This change came in response to the Amman bombings of 2005, when young Iraqi men coordinated devastating attacks on three hotels in Amman. "We have to ensure that no person on Jordanian soil is a threat to our national security," said Nasser Judeh, the spokesman for the Jordanian government. "That is our right and we will safeguard that right with everything we have."
Though Syria has welcomed Iraqi refugees with open arms, the government does not allow them to work legally, so the country has seen a rise in child labor and prostitution as people struggle to find under-the-table ways to make ends meet. Without a legitimate way to earn money, many refugees must subsist on charity while they watch their funds trickle out.
"They are human tragedies," said Bouthaina Shaaban, the Syrian minister of expatriates. "Every Iraqi person on the street is a human tragedy, and I don't think we have the solution. I don't think we have the answer."
Advocates for the refugees say it has taken the world, and particularly the United States, far too long to recognize this crisis. Bill Frelick of Human Rights Watch characterized the situation by saying, "I think so far it's been a matter of ignoring the problem, sweeping it under the rug."
In fact, the United States did anticipate and make preparations to handle a refugee problem when the war first began in 2003, but when refugees didn't immediately materialize, the government thought there would be no crisis.
However, as the violence escalated between the Sunnis and Shiites, Iraqis began to flee in overwhelming numbers. Today at least 4 million Iraqis have been displaced from their homes, 2 million of which still live within Iraq.
Experts say the refugee crisis carries serious implications for the future of the Middle East since most Iraqis, like the ones we met, blame the United States for their new poverty and homelessness. A primary concern is that this anger could breed a new generation of terrorists.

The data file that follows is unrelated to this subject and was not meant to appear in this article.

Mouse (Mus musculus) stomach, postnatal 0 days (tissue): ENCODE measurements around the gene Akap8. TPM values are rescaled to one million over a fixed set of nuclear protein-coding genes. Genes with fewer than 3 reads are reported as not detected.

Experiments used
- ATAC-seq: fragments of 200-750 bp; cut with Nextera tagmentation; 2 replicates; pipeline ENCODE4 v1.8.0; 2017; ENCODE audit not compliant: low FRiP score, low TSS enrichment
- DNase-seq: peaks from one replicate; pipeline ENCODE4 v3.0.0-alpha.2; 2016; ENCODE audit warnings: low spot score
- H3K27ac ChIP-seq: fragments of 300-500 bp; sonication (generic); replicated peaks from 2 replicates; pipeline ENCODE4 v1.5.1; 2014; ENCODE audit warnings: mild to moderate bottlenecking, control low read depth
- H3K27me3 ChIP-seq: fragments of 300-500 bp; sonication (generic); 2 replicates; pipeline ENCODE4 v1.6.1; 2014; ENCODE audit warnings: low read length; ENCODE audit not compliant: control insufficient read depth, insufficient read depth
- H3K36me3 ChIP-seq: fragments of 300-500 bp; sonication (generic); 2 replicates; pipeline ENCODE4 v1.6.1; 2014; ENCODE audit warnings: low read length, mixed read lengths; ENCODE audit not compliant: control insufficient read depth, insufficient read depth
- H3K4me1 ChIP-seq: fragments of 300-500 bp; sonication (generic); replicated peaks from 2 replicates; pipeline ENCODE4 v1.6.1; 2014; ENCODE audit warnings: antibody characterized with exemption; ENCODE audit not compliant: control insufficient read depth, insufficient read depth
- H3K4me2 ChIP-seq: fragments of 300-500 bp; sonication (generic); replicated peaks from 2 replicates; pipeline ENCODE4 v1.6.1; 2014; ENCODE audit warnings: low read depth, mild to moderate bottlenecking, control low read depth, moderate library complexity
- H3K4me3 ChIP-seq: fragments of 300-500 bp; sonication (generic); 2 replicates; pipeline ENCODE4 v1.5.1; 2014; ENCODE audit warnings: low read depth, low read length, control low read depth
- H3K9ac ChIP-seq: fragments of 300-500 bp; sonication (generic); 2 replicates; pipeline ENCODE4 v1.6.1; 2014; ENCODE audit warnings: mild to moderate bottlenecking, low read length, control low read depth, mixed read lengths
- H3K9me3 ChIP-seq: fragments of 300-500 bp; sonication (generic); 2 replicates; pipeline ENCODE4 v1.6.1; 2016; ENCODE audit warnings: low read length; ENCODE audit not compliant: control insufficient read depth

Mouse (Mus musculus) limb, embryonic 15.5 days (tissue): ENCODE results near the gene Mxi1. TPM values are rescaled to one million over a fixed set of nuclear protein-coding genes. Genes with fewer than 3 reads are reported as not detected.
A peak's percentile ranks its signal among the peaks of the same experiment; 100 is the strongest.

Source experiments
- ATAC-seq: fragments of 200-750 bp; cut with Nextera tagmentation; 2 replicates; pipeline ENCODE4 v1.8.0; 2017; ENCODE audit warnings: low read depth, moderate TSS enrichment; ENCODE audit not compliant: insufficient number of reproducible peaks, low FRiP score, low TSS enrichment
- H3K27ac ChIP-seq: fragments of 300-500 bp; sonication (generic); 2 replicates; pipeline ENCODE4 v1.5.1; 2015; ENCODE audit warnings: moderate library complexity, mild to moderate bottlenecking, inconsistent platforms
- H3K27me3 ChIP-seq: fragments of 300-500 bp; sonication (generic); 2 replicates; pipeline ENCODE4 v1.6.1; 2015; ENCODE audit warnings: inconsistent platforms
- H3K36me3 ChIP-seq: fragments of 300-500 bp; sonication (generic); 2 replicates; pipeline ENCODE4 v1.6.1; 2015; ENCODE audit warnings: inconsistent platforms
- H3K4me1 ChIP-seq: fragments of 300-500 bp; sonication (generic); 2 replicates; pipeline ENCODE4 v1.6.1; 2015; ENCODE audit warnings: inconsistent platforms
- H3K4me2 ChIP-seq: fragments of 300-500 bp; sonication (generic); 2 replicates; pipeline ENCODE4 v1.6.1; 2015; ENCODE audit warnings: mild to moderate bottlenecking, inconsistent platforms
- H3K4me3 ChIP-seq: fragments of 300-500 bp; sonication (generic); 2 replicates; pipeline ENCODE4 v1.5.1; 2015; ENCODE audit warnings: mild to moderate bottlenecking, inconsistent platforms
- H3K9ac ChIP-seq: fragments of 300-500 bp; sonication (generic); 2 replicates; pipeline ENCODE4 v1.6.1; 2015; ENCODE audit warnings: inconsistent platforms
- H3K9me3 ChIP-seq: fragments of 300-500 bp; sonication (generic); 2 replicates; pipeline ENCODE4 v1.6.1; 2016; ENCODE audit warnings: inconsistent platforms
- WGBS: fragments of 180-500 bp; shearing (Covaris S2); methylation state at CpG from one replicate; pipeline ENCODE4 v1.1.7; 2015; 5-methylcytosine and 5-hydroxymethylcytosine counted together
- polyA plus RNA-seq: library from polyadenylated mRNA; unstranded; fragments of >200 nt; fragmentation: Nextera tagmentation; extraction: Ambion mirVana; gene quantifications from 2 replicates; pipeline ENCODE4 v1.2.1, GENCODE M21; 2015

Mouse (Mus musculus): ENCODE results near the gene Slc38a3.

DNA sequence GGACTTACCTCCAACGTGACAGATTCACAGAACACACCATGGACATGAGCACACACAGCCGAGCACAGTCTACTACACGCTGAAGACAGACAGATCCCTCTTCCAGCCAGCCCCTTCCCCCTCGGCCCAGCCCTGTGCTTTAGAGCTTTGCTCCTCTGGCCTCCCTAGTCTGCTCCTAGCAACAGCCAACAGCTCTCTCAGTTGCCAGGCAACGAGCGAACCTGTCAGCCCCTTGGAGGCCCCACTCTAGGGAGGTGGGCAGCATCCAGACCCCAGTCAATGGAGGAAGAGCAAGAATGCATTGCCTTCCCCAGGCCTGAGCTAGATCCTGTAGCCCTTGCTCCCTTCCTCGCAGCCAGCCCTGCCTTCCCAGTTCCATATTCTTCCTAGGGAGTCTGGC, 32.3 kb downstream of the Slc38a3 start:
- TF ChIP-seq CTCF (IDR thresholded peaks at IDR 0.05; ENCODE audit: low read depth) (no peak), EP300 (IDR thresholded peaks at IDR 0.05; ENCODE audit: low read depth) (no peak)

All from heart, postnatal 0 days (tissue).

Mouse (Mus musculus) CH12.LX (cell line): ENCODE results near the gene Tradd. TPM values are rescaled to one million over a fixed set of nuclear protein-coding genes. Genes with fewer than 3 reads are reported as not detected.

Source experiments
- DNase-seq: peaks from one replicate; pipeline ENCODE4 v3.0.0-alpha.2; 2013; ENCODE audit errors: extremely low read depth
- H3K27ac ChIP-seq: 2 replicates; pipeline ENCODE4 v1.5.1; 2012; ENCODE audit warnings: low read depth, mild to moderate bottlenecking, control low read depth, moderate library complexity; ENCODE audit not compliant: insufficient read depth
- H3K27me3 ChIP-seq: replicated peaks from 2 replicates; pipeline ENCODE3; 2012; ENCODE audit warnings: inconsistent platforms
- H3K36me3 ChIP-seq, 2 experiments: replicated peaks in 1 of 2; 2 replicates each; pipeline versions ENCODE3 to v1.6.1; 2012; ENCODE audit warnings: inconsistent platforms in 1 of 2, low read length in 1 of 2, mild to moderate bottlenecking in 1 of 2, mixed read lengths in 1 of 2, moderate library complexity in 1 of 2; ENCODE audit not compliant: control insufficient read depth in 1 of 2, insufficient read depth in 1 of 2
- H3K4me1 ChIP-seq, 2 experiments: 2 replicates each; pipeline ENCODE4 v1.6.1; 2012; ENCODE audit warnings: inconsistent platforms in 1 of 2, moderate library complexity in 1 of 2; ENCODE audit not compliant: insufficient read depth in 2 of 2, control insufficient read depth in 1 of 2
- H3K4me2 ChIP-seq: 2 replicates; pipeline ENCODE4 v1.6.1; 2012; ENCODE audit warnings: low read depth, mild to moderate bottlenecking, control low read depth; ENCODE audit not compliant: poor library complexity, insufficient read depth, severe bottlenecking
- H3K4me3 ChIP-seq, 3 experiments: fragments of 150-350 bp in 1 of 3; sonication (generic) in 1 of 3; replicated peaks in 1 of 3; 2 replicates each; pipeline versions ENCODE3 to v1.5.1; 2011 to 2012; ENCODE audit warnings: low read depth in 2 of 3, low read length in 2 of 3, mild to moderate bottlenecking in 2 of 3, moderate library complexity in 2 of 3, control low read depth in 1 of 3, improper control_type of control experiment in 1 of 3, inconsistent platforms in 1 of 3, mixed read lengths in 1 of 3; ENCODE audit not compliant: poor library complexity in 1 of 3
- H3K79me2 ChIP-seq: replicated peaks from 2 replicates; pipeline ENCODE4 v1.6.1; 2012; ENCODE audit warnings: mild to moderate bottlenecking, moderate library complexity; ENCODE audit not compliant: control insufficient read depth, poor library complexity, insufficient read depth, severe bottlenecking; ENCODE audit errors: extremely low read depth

"Refugees are not just a humanitarian issue that needs to be addressed," noted Ken Pollack of the Saban Center at the Brookings Institution. "They're also potentially a strategic factor that could lead to the outbreak of new wars or the extension of existing wars."
In spite of the potential dangers of allowing the refugee crisis to spiral out of control, the United States has been slow to share the burden of resettlement.
The first group of Iraqi refugees to be accepted from this war by the United States applied for resettlement after the fighting began in 2003 and are scheduled to arrive this June -- a group of less than 70 people.
Sauerbrey estimated that her office will approve roughly 2,000 resettlement applications for Iraqi refugees by September. But some say it's too little, too late.
"It is amazing that the United States who started this war, in a sense, does not feel its moral responsibility to these people," said Shaaban.
Though most refugees we met told us they dream of going back to Iraq someday, too much has changed for them to return. "How can we return to Iraq when every day there are bombs and there are killings?" asked one man.
"Anyone with a decent mind would not stay in Iraq."
If you are interested in making a donation to the United Nations High Commissioner on Refugees to help with this crisis, follow this link: www.unhcr.org/give